Visitor Activities

PL-Dungeness play-Brooke Williams

From the quiet rustling of towhees in the forest to the raucous crashing of waves on the shore, Dungeness provides numerous recreational opportunities for visitors.  To protect sensitive plants and animals, parts of the Refuge are closed to visitation. The Refuge is divided into specific activity zones, please consult this map before starting your adventure.

  • Wildlife Viewing


    Bald eagles, brant, rough-skinned newts, harbor seals, and black oystercatchers -- these are a few of the animals you may see on a thoughtful hike at Dungeness National Wildlife Refuge. By planning the timing of your trip carefully and being attentive to your surroundings, you may encounter a fascinating array of species.  Consult the Watchable Wildlife Checklist for advice on typical habitats and seasonal abundance of species at the Refuge.

  • Hiking


    An easy half mile trail leads visitors through the forest to an overlook on the bluff above Dungeness Spit.  The trail continues down a steep hill to the Spit and becomes a five mile walk to the lighthouse.  Please stay on the designated trails.  Find tips to plan your hike on the Spit.

  • Boating


    Many people enjoy the challenge of visiting the New Dungeness Lighthouse at the end of Dungeness Spit by kayak.  Others access shellfish beds by boat in Refuge waters.  Learn more about boating rules and access at the Refuge.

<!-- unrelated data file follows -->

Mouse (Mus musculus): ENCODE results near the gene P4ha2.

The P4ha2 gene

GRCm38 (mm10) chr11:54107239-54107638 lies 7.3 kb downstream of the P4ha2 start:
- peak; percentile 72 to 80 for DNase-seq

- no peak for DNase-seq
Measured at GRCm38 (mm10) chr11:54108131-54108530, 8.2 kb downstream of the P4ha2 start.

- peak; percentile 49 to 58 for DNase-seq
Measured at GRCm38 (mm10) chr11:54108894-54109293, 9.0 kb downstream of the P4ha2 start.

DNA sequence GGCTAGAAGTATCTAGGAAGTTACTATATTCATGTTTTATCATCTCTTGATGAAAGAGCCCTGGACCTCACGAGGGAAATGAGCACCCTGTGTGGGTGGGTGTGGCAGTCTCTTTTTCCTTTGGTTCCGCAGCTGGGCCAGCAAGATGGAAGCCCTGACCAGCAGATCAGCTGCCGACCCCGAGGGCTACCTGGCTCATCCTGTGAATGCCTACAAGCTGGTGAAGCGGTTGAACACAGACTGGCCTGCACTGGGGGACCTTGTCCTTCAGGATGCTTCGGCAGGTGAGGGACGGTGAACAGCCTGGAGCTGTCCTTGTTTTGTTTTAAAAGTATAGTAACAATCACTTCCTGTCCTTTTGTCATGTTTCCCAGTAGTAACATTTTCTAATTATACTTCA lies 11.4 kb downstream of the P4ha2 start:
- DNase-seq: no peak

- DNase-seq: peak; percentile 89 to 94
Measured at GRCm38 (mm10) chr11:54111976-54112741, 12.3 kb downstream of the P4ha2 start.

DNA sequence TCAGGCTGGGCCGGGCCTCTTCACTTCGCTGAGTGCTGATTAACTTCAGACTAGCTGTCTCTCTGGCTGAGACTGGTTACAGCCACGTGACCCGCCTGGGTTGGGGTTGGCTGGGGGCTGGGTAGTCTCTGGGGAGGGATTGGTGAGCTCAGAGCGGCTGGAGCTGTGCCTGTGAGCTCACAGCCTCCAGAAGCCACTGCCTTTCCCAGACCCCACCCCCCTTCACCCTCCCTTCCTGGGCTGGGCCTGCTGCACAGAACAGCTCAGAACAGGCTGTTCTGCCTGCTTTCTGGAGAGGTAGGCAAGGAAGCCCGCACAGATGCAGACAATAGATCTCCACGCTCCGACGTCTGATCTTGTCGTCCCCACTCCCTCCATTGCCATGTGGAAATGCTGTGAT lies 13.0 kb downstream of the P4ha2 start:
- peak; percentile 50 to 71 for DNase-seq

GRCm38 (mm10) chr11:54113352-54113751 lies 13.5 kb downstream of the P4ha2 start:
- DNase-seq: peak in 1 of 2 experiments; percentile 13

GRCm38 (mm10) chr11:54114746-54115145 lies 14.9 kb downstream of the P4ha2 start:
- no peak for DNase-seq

• Fishing and Shellfishing

    List-Crab-Meghan Kearney USFWS

    The Strait side of Dungeness Spit is open to saltwater fishing year-round, except for the area beyond the Lighthouse.  Tidelands in Dungeness Bay and Harbor, excluding closed areas shown on the Refuge map, are open to shellfishing May 15 to September 30.  Access east and west of Graveyard Spit is by boat only.  Washington State fishing regulations apply.  All oysters are privately owned and may not be harvested.

  • Interpretation


    Information panels are available at the entrance kiosk and along the main trail to the Spit. As you hike the trail through the forest you will be able to learn about the plants and animals that live here as well as the cultural history of the Spit.

  • Photography


    Perhaps the fastest growing activity on national wildlife refuges in the past ten years has been wildlife photography.  You don’t need to purchase expensive equipment or have any experience to get started.  A small camera or basic cell phone will do just fine for most visitors.  Wildlife photography is a high-priority activity in the Refuge System.  We welcome beginning and expert photographers alike to record their outdoor adventures on film, memory card or internal hard drive.  Discover ideas for taking your best shot!

  • Lighthouse Tours


    Daily tours of the historic New Dungeness Lighthouse are offered by volunteers of the New Dungeness Lighthouse Association from 9:00 am to 5:00 pm.